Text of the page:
While blockbuster movies are great for audiences, many times the sequel falls short in comparison.
That is clearly not the case for two UMass Boston hockey players who have found ways to continue to raise money for an organization near and dear to their hearts, the American Cancer Society.
Having been finalists for the Hockey Humanitarian Award in the 2020-21 season, Jacob Adkins and Andrew Walker have doubled down on their efforts to raise monies to support patients despite the obstacles of the pandemic and remote learning activities that caused a shift from campus life. The sequel truly has moved well past the original for this “Men In Blades” duo.
You may remember our intrepid rollerbladers from a couple of years back when they skated from Boston to Walker’s hometown of Mason, Mich. The nearly 900-mile journey helped them raise an enormous amount of money on behalf of the American Cancer Society and launched the Men In Blades on social media where the hockey community and beyond helped them in the fundraising efforts. That event took a toll on the boys physically and while they knew they wanted to do more, their cross-country blading days were over and new and different approaches were already being planned for their return to school last summer.
“That trip to Michigan was a lot on our bodies,” said Adkins. “It was great that we did it, but we knew we wanted to focus on events where it wasn’t just the two of us doing the skating. We wanted to broaden the reach and possible support for ACS and started thinking about ways to get more people involved with our platform here at school and in the area.”
And so was born the 1st Annual Back-to-School Blade-A-Thon, a 10K event in Boston where anyone could skate with the Men In Blades and raise monies to support the American Cancer Society. Planning was detailed and signups were robust as the excitement about the event last August was peaking just before the start of the school year.
“It was great,” said Walker. “We had everything set to go, including some sponsors and prizes and giveaways for the participants, but then COVID guidelines changed and we had to postpone the actual event. We still raised some money for ACS ($4,000) and we now know how to run this so when we are clear to go next year, we will bring it back with a bigger focus on not just blading but people who want to run and/or walk to make it more inclusive, especially across the Beacons sports community.”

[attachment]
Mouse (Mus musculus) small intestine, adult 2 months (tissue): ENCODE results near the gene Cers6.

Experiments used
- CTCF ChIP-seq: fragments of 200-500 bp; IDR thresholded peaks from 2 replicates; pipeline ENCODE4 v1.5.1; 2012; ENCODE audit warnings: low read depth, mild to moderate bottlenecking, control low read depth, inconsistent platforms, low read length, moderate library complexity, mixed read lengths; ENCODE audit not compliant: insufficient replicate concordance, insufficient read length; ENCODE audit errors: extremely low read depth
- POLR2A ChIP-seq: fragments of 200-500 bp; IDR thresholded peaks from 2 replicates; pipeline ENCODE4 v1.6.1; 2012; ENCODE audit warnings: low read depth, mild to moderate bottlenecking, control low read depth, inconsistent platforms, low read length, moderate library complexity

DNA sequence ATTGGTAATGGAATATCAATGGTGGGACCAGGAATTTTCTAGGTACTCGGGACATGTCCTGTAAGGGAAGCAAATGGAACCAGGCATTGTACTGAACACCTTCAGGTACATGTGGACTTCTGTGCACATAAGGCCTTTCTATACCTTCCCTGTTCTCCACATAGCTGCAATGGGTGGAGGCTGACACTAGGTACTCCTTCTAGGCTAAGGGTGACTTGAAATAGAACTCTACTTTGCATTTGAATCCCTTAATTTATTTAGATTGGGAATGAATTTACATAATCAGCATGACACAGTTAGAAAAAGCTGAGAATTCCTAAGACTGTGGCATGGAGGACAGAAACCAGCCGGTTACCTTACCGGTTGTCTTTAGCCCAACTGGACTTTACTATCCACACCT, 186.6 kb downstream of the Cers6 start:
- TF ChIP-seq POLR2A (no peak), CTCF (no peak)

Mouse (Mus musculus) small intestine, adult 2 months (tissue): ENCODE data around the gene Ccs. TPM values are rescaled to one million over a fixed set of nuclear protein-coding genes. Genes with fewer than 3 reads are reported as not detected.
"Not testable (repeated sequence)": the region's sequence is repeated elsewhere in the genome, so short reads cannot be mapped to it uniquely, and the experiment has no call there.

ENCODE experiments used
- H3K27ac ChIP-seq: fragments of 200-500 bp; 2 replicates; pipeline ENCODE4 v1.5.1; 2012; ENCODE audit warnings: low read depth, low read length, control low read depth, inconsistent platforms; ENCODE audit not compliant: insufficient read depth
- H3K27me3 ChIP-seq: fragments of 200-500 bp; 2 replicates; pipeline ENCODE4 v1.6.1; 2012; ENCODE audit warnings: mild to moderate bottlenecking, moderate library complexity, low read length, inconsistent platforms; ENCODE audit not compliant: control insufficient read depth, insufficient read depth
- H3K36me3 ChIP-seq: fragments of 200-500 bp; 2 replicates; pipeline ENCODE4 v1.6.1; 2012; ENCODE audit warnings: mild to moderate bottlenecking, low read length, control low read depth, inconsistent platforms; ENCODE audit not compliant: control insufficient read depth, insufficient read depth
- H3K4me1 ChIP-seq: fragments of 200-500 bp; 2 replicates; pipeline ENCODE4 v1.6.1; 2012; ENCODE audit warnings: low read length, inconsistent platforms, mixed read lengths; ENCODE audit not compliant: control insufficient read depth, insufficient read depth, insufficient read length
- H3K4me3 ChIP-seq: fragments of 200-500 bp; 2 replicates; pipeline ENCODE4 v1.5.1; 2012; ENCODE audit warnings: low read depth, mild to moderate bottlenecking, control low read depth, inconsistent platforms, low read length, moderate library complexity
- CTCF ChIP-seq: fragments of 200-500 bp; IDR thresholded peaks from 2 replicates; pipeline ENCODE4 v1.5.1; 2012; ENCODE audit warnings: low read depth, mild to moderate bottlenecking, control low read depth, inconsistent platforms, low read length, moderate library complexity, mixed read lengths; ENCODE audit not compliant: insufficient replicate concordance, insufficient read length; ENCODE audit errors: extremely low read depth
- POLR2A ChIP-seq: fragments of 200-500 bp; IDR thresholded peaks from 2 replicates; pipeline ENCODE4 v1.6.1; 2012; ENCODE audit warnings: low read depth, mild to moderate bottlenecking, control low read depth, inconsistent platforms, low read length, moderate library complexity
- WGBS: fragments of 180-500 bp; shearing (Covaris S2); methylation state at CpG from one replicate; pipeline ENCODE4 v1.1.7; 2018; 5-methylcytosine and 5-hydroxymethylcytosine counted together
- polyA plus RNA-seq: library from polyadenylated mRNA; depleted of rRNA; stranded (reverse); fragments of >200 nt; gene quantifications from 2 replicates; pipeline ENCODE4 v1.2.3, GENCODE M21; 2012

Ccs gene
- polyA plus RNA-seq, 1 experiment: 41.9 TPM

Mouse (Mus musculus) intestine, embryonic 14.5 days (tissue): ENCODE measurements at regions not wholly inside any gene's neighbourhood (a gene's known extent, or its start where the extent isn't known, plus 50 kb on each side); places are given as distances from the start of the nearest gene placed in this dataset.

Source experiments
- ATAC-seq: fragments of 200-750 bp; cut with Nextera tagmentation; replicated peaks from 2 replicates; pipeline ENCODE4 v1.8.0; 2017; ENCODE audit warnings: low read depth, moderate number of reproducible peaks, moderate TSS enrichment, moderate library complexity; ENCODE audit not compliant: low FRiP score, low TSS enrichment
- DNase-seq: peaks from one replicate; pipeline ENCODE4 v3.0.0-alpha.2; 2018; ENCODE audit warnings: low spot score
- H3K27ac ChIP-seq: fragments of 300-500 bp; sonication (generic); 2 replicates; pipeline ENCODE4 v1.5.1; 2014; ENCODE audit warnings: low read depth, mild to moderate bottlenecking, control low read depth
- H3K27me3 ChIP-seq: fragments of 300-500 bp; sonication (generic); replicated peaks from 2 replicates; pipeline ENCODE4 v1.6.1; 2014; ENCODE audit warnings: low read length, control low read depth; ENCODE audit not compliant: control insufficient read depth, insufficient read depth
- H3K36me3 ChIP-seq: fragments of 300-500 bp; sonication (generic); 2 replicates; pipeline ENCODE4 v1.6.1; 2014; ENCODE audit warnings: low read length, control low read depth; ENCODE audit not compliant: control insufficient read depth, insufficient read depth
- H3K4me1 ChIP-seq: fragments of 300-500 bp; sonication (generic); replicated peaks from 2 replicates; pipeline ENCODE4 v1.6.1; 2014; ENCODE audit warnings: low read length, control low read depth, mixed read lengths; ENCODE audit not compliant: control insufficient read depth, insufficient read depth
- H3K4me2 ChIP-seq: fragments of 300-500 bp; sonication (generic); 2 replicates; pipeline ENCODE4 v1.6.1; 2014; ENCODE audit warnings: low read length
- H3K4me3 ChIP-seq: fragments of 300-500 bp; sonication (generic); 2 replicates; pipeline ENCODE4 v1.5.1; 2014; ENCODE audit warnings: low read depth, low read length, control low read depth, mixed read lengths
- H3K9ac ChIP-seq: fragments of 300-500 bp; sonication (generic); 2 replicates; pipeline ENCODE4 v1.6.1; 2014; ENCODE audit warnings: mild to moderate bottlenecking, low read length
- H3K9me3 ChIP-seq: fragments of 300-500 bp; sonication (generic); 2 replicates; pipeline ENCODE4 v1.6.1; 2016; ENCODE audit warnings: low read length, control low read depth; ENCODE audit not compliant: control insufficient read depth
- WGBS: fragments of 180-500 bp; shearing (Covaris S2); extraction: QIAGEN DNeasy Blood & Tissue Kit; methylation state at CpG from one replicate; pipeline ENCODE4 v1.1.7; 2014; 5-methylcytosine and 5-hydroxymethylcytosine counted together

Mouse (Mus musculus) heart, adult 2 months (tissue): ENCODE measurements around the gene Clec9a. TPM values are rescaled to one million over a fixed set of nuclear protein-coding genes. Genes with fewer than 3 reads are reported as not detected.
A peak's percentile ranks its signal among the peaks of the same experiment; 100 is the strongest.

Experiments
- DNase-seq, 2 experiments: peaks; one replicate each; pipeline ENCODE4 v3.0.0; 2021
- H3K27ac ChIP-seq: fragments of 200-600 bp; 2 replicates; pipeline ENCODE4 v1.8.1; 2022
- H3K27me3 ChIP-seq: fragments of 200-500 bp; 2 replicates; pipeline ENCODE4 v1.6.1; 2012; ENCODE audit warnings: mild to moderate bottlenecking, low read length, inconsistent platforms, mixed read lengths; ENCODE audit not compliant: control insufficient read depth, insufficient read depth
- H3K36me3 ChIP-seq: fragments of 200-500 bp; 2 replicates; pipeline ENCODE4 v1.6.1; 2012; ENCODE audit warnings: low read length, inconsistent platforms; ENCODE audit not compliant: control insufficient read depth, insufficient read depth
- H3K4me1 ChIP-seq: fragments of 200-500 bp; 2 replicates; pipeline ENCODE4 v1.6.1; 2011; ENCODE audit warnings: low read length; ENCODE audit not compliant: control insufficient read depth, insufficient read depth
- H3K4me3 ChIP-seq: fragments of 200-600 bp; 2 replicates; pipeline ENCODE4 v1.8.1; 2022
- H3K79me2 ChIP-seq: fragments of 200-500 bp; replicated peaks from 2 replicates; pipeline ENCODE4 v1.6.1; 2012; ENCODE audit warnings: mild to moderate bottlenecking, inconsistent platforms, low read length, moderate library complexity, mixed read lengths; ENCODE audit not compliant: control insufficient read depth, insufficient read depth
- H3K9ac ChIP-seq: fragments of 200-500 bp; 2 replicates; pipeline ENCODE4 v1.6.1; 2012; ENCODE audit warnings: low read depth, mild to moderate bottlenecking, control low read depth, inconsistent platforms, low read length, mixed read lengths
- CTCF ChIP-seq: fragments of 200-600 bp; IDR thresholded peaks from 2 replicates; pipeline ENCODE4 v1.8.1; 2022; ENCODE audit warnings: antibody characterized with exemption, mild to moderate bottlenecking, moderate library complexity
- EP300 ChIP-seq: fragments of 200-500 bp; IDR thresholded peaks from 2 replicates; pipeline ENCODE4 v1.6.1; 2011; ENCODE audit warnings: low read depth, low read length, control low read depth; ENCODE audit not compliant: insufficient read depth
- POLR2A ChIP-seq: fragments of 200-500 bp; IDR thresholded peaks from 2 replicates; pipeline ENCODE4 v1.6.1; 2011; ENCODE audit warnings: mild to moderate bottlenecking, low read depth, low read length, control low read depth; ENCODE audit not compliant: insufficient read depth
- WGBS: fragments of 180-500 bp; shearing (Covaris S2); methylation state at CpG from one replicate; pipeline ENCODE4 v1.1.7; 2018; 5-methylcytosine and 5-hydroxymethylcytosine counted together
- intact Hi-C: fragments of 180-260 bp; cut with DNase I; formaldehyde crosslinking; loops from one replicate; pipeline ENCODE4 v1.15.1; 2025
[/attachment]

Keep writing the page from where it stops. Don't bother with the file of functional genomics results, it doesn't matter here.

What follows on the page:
When life gives you lemons, you make lemonade, and the boys were not going to let the circumstances dictate their next philanthropic endeavor.
Despite still raising money for the Blade-A-Thon, the Men In Blades put together an event that brings another passion into play – hockey. The Beacons play in the ultra-competitive New England Hockey Conference which is considered amongst the best in the nation for D-III hockey. As players, it seemed like a very logical and practical way to focus attention on their cause and the first Hockey Fights Cancer game was scheduled this season.
“It was a great way to get the word out and have the singular focus on cancer with a platform that many are familiar with in the hockey community,” said Walker. “We also combined a toy drive with the game for pediatric patients being treated at Massachusetts General Hospital which we hoped would have an impact around the holiday season. It turned out great with the response and it is already something we look to repeat next year – bigger and better.”
“There are really three men in the MIB graphic we put together,” added Adkins. “My brother Tyler is a graphic designer, and he is the third member of the group. He designed the pink jerseys we played the HFC game in and really has helped with everything that Andrew and I come up with on the fundraising front. He has been a very important part of the fundraising success we have had to date and will in the future.”
Men In Blades raised over $5,000 in their Hockey Fights Cancer game along with a vast amount of new toys being donated to the hospital. They also repurposed some items donated for the canceled Blade-A-Thon to generate revenues through in-game raffles and are already planning the HFC game for next season.
Full-time students and hockey players, Adkins and Walker have found ways to prioritize their Men In Blades initiatives despite the heavy coursework associated with their post-school pursuits of medical and dental careers.
“Time creation is always a challenge,” said Adkins. “For us, our passion equals prioritization. We focus on school, hockey and our charitable work because it is what we are passionate about. It isn’t always easy to accommodate all of the related stakeholders, so now we are focusing on branching out with our foundation to do more in more places.”
“We would love for there to be other MIB ‘franchises’ out there anywhere in the country to grow the fundraising opportunities,” added Walker. “We are leveraging our close-knit athletic community here on campus and broadening participation in events to other activities for people who prefer to walk or run. We would be thrilled if others want to leverage our platform and we can grow contributions to this and other causes. It would be an organic model for others looking to get into fundraising, but Jake and I could still have a bigger impact beyond the things we continue to do locally in the Boston area and here on campus.”
With over $40,000 raised so far, the Men In Blades have shown that sometimes the sequel is better than the original. They continue to explore new ways to generate donations and explore other avenues for events and participants to contribute now and in the future. The Blade-A-Thon will be back later in 2022, bigger and better than the original planned for last year.
By the way, Adkins’ mother, a cancer survivor, just celebrated her seventh anniversary in remission, something the Men In Blades want to make sure happens for other cancer patients as well.